"I'm lucky, man. Unbelievable," Sabathia said. "I'm just trying to make a pitch and get a double play."
The triple play came in the second inning with the Rays' Sean Rodriguez at bat and was scored 5-4-3. With runners at first and second, third baseman Yangervis Solarte fielded a hard chopper off Rodriguez's bat and raced to third base to force out Evan Longoria.
Solarte then fired a strong throw to second baseman Brian Roberts, who pivoted on the bag to force out Wil Myers. Roberts quickly fed a one-hop throw to first baseman Scott Sizemore, who scooped the ball in time to retire Rodriguez.
"Solarte made a great play, and Sizemore made an even better play on the pick at first," Sabathia said.
Solarte had never been involved in a triple play at any level but was thinking about one right off the bat.
"I was thinking if they hit a ball close to the base, I'm going to have to step on the base, go to second base," Solarte said through an interpreter. "If they hit the ball to the other side, I throw to second base and do a double play."
"That's kind of the first thing you think of," Roberts said. "It's usually the way you see it happen; third baseman's in for a possible bunt, and you just get a one-hopper right to him that leads him a little bit toward the bag. I think that's about the only way it happens on a ground ball."
Sizemore was playing his first career game at first base, but Roberts watched Sizemore take ground balls during batting practice and so was not concerned about the throw being handled.
Sizemore recognized the situation quickly.
"I saw it developing, and I just said, 'I've got to catch this one at all costs,'" Sizemore said. "So I managed to dig it out of the dirt and finish it off."
Sizemore said that it was not too difficult to corral Roberts' throw.
"I guess it's never easy when it's in the dirt, but that wasn't a tougher one," he said. "Usually a short hop, you can kind of see it and go get it. On a one-to-10 scale, it was maybe a four."
It was the third time that the Rays have hit into a triple play in their history. As coincidence would have it, Rodriguez hit into the most recent one, on Aug. 16, 2011, against the Red Sox at Fenway Park, also a 5-4-3 triple play.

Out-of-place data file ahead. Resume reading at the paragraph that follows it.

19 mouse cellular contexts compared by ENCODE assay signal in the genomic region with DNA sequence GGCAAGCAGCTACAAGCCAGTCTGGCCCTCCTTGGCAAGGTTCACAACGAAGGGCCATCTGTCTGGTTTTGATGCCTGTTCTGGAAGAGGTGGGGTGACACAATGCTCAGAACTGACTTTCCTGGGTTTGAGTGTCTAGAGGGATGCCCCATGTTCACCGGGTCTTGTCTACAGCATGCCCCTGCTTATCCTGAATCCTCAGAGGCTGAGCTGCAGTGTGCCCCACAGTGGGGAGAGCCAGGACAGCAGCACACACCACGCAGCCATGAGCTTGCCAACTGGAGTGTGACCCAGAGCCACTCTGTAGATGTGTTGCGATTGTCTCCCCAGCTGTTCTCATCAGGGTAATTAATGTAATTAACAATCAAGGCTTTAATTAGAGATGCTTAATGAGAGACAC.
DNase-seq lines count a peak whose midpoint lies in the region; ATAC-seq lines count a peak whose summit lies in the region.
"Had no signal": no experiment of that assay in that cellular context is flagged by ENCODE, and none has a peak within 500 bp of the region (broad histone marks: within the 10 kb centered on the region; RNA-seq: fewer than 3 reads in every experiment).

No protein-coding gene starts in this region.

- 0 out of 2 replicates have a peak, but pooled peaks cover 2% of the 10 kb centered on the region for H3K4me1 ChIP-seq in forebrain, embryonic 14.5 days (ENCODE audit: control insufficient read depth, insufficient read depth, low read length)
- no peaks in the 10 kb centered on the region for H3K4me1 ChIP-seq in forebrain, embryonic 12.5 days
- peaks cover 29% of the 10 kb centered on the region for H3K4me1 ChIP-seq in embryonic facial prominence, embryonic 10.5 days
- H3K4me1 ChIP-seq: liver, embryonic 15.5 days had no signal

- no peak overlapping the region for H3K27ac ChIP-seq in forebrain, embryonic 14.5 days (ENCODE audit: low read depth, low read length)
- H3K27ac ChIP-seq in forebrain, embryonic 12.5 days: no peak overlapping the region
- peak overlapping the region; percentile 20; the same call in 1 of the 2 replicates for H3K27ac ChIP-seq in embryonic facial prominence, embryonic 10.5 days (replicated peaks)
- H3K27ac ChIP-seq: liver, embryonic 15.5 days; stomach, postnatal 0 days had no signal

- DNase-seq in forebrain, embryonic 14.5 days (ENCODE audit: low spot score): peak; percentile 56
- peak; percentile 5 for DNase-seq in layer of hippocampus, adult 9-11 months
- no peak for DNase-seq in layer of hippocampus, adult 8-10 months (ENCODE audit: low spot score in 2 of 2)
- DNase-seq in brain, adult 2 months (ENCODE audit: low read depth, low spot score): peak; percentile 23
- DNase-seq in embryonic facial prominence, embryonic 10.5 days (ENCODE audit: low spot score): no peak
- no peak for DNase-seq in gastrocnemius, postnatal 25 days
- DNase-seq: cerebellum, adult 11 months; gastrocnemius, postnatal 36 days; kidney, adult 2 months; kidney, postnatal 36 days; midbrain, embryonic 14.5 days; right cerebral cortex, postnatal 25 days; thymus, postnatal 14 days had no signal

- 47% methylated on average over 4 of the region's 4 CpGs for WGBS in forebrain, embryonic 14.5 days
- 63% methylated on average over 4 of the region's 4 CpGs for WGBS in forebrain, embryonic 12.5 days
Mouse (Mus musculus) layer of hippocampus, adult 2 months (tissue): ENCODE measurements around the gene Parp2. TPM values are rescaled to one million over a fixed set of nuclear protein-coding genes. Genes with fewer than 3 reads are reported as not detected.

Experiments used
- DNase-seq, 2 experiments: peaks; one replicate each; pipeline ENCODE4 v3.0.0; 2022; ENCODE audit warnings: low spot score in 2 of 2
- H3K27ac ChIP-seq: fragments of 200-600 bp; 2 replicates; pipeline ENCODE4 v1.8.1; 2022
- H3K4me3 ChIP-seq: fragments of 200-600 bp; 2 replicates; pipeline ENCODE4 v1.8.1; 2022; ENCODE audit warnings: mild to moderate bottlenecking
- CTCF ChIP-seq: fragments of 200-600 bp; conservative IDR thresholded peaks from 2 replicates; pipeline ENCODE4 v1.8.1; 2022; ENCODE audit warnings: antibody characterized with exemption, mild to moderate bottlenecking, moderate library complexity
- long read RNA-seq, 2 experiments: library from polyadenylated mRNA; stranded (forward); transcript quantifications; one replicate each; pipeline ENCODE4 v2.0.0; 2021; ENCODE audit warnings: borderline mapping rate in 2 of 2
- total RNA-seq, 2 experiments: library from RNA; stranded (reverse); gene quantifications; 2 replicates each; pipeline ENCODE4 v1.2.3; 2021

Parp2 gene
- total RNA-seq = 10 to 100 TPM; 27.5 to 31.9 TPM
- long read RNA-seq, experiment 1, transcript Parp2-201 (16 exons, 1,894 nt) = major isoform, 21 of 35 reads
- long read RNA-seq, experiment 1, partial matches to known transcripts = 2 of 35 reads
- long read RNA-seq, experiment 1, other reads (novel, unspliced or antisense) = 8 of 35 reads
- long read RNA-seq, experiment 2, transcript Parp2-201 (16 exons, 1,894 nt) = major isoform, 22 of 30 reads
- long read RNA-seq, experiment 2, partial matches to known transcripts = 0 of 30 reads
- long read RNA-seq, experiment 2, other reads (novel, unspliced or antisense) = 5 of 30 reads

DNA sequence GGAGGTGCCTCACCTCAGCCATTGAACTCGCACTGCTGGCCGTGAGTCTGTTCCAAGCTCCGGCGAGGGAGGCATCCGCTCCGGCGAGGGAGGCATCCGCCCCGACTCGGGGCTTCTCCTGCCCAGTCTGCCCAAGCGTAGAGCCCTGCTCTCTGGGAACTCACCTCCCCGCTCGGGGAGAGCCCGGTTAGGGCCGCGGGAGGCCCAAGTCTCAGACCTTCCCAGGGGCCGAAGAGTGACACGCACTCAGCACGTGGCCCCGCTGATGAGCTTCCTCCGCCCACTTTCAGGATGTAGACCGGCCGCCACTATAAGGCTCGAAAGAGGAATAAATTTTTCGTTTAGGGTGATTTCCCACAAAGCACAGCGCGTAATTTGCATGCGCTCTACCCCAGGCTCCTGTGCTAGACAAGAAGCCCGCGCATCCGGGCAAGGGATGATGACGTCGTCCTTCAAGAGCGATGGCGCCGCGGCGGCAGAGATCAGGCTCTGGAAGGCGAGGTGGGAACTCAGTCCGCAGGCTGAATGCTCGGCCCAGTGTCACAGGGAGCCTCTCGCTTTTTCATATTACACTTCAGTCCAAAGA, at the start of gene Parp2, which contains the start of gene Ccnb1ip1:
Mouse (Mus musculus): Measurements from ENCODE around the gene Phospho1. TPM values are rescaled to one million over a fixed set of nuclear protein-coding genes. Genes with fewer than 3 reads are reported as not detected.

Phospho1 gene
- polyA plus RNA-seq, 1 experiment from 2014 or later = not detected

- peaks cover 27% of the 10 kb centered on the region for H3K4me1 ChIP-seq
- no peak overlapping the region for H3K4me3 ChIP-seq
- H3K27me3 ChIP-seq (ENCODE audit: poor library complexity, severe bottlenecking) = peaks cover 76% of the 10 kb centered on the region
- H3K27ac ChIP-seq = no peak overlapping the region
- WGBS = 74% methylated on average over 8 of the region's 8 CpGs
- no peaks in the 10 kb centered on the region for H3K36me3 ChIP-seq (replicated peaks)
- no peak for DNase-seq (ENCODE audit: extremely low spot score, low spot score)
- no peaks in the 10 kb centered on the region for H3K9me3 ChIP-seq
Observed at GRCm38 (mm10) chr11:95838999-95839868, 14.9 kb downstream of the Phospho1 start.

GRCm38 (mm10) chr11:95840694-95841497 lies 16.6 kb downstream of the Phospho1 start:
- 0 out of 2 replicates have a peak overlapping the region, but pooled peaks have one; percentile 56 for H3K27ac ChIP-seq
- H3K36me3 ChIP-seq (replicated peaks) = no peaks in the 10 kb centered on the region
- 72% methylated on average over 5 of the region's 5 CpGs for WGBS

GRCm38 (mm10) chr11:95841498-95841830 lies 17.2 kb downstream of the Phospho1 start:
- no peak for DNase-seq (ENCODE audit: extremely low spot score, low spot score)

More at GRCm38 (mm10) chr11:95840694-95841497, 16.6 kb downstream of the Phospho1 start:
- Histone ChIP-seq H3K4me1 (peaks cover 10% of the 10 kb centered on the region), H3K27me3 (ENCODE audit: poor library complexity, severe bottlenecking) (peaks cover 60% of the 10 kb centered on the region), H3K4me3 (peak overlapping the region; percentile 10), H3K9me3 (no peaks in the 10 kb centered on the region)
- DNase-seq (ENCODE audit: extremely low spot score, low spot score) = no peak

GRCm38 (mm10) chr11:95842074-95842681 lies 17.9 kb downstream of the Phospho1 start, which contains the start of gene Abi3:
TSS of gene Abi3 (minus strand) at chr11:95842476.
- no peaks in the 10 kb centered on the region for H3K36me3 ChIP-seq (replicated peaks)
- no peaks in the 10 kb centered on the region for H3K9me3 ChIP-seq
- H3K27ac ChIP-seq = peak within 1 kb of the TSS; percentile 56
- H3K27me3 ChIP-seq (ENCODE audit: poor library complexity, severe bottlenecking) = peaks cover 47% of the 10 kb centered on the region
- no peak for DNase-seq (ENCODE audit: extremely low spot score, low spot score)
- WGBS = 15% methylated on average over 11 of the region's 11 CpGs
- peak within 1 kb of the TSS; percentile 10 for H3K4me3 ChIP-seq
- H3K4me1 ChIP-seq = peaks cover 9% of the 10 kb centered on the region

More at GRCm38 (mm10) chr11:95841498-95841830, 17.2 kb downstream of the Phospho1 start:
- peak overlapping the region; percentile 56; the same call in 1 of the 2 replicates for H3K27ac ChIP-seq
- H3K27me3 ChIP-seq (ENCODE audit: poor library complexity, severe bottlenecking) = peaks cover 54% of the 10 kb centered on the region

"You hit it more to the left, it's foul," he said. "Hit it to the right more, it's right at him for a double play; not so much a triple play. But I hit it hard in the perfect spot for him to step and throw. That hurt a lot."
When Rodriguez later homered off Sabathia, he became the first player to hit a home run and hit into a triple play in the same game since Russell Martin, then with the Yankees, did so on Sept. 27, 2011, at Tropicana Field.
For Sabathia, who raised his arms in celebration after Sizemore completed the triple play, this is getting to be a remarkably regular occurrence.
The left-hander was also on the hill for a triple play on April 22, 2010, against the Athletics in Oakland -- Alex Rodriguez to Robinson Cano to Nick Johnson (5-4-3) on a ground ball hit by Kurt Suzuki.
Sabathia was again on the mound for an April 12, 2013, triple play against the Orioles at Yankee Stadium, the first 4-6-5-6-5-3-4 triple play in history, involving second baseman Cano, shortstop Jayson Nix, third baseman Kevin Youkilis and first baseman Lyle Overbay.
"I've never been a part of any of them until I've been around CC," manager Joe Girardi said. "They're big plays, obviously."
No other pitcher since 1973 has been on the mound for two triple plays. Rodriguez became the first player to hit into a pair of them since Chipper Jones (1996, 2007) and Tony Gwynn (1991, 1995).
Before the most recent run, the Yankees' last triple play was completed on June 3, 1968, against the Twins -- pitcher Dooley Womack to third baseman Bobby Cox to Mantle at first base, on a ball hit by Minnesota's Johnny Roseboro.
Sizemore gave the ball to Sabathia, who is starting to amass quite an impressive collection.
"It's cool," Sizemore said. "It's just that everyone gets so jacked up about it. Everyone was just laughing. It's just a rarity in baseball."